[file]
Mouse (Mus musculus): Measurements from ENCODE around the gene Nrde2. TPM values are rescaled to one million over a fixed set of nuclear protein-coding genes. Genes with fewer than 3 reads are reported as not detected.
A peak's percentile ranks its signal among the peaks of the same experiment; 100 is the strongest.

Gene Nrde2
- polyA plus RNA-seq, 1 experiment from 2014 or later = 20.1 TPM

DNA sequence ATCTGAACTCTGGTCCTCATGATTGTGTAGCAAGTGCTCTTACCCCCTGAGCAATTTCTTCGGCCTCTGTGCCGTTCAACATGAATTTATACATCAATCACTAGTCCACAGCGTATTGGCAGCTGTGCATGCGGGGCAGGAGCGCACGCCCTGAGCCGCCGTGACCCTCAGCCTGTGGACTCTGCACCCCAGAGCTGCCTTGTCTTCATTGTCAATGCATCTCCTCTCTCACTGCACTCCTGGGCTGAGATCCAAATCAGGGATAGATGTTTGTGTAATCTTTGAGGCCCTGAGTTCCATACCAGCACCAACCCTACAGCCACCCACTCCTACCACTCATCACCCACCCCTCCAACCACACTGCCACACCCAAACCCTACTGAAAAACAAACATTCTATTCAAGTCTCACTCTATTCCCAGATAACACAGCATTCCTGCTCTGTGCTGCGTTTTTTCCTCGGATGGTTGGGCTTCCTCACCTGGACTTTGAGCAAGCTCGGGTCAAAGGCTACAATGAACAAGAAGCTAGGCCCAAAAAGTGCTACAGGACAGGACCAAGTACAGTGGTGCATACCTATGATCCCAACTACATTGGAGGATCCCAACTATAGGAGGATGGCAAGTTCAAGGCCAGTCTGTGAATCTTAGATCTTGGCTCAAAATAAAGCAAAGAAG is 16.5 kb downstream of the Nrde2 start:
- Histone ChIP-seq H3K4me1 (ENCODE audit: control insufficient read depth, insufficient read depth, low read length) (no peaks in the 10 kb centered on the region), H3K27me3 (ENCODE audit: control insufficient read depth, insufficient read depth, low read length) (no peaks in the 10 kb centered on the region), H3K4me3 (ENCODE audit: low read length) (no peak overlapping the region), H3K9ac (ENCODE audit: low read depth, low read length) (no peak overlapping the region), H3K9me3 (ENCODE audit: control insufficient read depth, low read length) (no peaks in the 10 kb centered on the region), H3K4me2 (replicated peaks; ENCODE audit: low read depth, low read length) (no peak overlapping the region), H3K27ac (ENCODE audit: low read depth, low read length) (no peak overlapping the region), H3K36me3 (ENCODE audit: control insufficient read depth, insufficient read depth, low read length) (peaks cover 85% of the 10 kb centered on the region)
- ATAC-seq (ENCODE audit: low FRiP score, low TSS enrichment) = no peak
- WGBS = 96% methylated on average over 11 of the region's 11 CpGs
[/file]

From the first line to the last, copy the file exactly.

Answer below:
Mouse (Mus musculus): Measurements from ENCODE around the gene Nrde2. TPM values are rescaled to one million over a fixed set of nuclear protein-coding genes. Genes with fewer than 3 reads are reported as not detected.
A peak's percentile ranks its signal among the peaks of the same experiment; 100 is the strongest.

Gene Nrde2
- polyA plus RNA-seq, 1 experiment from 2014 or later = 20.1 TPM

DNA sequence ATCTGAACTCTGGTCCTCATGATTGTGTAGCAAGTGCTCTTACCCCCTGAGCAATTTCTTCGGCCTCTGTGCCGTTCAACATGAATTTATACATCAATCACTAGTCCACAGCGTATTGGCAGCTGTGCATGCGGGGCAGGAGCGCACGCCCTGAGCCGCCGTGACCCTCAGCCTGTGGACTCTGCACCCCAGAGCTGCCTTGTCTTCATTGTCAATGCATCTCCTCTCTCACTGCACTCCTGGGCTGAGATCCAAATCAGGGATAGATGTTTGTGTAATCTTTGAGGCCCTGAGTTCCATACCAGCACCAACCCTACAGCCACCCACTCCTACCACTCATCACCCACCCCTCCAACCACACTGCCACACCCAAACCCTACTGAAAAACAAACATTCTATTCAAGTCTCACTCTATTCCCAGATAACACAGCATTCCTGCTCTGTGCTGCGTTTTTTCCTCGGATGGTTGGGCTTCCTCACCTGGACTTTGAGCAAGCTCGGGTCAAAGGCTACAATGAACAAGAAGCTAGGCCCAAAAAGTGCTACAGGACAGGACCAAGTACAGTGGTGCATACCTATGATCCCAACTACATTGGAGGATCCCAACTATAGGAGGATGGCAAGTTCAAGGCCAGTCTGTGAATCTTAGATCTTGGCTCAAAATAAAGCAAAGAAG is 16.5 kb downstream of the Nrde2 start:
- Histone ChIP-seq H3K4me1 (ENCODE audit: control insufficient read depth, insufficient read depth, low read length) (no peaks in the 10 kb centered on the region), H3K27me3 (ENCODE audit: control insufficient read depth, insufficient read depth, low read length) (no peaks in the 10 kb centered on the region), H3K4me3 (ENCODE audit: low read length) (no peak overlapping the region), H3K9ac (ENCODE audit: low read depth, low read length) (no peak overlapping the region), H3K9me3 (ENCODE audit: control insufficient read depth, low read length) (no peaks in the 10 kb centered on the region), H3K4me2 (replicated peaks; ENCODE audit: low read depth, low read length) (no peak overlapping the region), H3K27ac (ENCODE audit: low read depth, low read length) (no peak overlapping the region), H3K36me3 (ENCODE audit: control insufficient read depth, insufficient read depth, low read length) (peaks cover 85% of the 10 kb centered on the region)
- ATAC-seq (ENCODE audit: low FRiP score, low TSS enrichment) = no peak
- WGBS = 96% methylated on average over 11 of the region's 11 CpGs